Whalen Deskins had heard of South Puget Sound Community College (SPSCC) in Olympia, he just never knew he’d be playing basketball there one day. Heck, Deskins never figured he’d be playing college basketball at all, considering he didn’t make varsity until his senior year.
“I wasn’t expecting to go play college basketball after high school,” said Deskins, a 2021 W.F. West graduate.
Facing what he thought would be the final competitive basketball of his career — as the Bearcats approached the playoffs in the beginning of June 2021 — he put everything he had into those final few games.
The universe, it turned out, was not ready for him to quit playing.
W.F. West coach Chris White invited the Clippers’ coaching staff to the Bearcats’ season finale against Black Hills. Deskins, who had no idea the Clippers’ coaches were there, put on the game of his life. Deskins scored 13 of his game-high 18 points in the first half, including three 3-pointers in the first quarter, to help the Bearcats to a 59-47 victory and claim the league title.
Deskins had messaged Clippers head coach Jonathan Willis before, who seemed uninterested in the 6-foot-4 power forward at the time. Even after that big game against Black Hills, Deskins didn’t hear from Willis until after he graduated on July 13, just three days before the Clippers needed their roster set.
“He said, ‘Hey, we really want you on the team. Are you down to play?,’” Deskins said. “He said, ‘We need to know right now so we can get this going.’ I said, ‘Yeah, sure, that’s not a problem. I want to play.’”
That’s how it all went down. A one-hour conversation and Deskins has found a roster spot on a college team. No one had taken an interest in Deskins beforehand and this was his first real conversation with a college coach.
“I was ecstatic,” Deskins said. “No one had shown interest in me. The feeling of fulfillment from that was amazing because all my hard work paid off.”
See, Deskins had spent his sophomore season on the C-team, a time when most college-bound players were either starting on varsity or at least on a varsity roster. He spent his entire junior year on JV and didn’t earn a varsity spot until this past season as a senior.
But he made the most of the opportunity, earning his way to a starting role and finishing the season as the Bearcats’ third-leading scorer and rebounder with eight points and 4.6 rebounds per game. He would go on to earn second team all-2A Evergreen Conference honors.
He credits his breakout success to the coaching staff at W.F. West and his personal trainer, Dylan Boman.
“I was finally hitting my stride,” Deskins said. “All those guys have been there to support me and help me along the way. This year finally clicked for me. It was definitely a good year.”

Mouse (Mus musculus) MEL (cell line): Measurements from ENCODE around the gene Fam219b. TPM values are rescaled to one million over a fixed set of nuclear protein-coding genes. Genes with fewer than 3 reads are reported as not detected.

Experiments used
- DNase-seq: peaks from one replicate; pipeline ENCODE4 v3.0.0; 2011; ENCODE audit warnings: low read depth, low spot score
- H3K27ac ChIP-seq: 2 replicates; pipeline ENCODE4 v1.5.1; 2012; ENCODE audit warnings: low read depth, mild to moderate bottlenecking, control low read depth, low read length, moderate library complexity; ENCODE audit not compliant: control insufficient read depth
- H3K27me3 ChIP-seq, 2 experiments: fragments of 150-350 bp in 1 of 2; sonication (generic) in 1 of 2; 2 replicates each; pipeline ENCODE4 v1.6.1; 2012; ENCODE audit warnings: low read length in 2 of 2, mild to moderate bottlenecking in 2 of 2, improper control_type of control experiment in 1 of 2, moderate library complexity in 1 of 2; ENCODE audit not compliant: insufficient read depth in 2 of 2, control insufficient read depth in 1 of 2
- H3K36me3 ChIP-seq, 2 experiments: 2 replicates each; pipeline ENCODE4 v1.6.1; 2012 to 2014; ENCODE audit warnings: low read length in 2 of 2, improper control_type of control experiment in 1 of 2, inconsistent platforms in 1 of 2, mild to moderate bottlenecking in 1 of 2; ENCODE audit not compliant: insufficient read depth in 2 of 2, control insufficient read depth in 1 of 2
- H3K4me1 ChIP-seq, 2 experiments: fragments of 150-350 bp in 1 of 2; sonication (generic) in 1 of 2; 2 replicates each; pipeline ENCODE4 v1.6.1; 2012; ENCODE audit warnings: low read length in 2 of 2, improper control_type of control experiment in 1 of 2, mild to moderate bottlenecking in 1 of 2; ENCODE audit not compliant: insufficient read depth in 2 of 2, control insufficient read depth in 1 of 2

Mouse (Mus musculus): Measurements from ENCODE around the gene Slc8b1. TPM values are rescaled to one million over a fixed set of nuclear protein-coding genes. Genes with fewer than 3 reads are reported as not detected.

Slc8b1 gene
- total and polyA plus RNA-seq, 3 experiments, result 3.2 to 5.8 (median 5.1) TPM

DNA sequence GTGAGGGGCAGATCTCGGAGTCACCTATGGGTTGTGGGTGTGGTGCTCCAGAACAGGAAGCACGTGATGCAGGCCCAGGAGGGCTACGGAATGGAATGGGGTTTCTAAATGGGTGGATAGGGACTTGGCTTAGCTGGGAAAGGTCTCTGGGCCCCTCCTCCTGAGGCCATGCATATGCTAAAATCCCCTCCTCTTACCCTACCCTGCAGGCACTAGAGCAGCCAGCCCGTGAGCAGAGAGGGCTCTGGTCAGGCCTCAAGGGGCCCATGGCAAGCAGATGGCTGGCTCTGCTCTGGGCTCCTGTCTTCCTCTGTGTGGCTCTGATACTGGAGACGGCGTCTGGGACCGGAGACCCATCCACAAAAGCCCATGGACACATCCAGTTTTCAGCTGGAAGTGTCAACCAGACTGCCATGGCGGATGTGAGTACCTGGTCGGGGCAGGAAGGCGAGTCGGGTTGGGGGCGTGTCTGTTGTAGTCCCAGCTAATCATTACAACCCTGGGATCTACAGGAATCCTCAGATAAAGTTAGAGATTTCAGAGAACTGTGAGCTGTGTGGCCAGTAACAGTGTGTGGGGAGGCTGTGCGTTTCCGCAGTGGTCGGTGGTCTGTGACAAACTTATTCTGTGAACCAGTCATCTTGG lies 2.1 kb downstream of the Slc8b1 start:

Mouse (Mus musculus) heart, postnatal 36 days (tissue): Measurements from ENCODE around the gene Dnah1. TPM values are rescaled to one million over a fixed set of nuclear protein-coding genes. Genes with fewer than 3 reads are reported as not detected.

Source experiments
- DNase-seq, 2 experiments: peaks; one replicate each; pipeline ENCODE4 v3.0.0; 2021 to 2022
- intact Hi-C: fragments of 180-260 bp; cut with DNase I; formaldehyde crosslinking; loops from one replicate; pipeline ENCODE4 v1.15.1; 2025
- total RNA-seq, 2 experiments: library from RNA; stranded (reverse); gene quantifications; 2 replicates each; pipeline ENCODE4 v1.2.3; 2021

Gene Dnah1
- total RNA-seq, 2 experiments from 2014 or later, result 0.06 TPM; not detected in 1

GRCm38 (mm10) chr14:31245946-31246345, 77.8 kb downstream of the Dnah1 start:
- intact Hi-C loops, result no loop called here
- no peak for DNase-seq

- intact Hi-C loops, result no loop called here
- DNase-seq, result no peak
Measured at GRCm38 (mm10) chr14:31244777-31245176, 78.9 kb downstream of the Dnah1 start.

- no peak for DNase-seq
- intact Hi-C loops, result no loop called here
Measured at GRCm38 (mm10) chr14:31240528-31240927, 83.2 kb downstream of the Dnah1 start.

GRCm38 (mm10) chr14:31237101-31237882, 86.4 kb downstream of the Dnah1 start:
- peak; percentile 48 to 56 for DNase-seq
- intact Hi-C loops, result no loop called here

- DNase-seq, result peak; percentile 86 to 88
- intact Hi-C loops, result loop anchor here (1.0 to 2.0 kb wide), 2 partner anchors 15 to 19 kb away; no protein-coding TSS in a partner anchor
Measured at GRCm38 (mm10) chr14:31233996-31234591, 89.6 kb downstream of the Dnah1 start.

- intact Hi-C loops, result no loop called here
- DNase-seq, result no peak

White said Deskins created his own destiny by outworking everyone in the gym every day. And it was his vocal and compassionate leadership that cemented his status on the team this past year.
“He has a great motor, does a lot of tough work, gets boards, loose balls and is the first on the floor,” White said. “He runs the floor hard both ways, can finish well at the rim and has a beautiful 3-point shot. Whalen is an absolute pleasure to coach and his growth over the last few years is a great story. Whalen is proof that hard work can pay off.”
After putting in the work to earn a spot on the Clippers, Deskins rushed to transfer his financial aid and enroll at SPSCC so he could officially join the basketball roster. It was four hours of work each night for three straight days to complete all his paperwork in time.
He’s also looking forward to playing against former Bearcat teammate Carter McCoy, who’s signed with Lower Columbia College. Both Deskins’ and McCoy’s teams are in the West Division of the Northwest Athletic Conference.
“I’m really excited to play against him because he’s one of my best friends,” Deskins said. “I’m always looking for a little bit of friendly rivalry.”
Deskins has now been doing summer workouts with the team every day for the past three weeks in preparation for Sept. 6, when the rest of his out-of-state teammates arrive. Schedules have not yet been released for the 2021-22 season.
As he prepares for his future and reflects on the past, Deskins said he’ll most remember the family bond that was created while playing for Bearcat basketball. Coach White is big on his teams having a family mentality, bringing the players together to hangout at his house or eat meals together at restaurants. It’s the friendships established there that will last in his mind.
“This senior year, I’ve never played on a team or in a program that was so united toward one goal,” Deskins said. “It’s always been a family environment, but this year took it to a whole new level with a shortened season and no state tournament. We just wanted to make every second count. There was definitely a brotherhood formed that I don’t see going away any time soon.”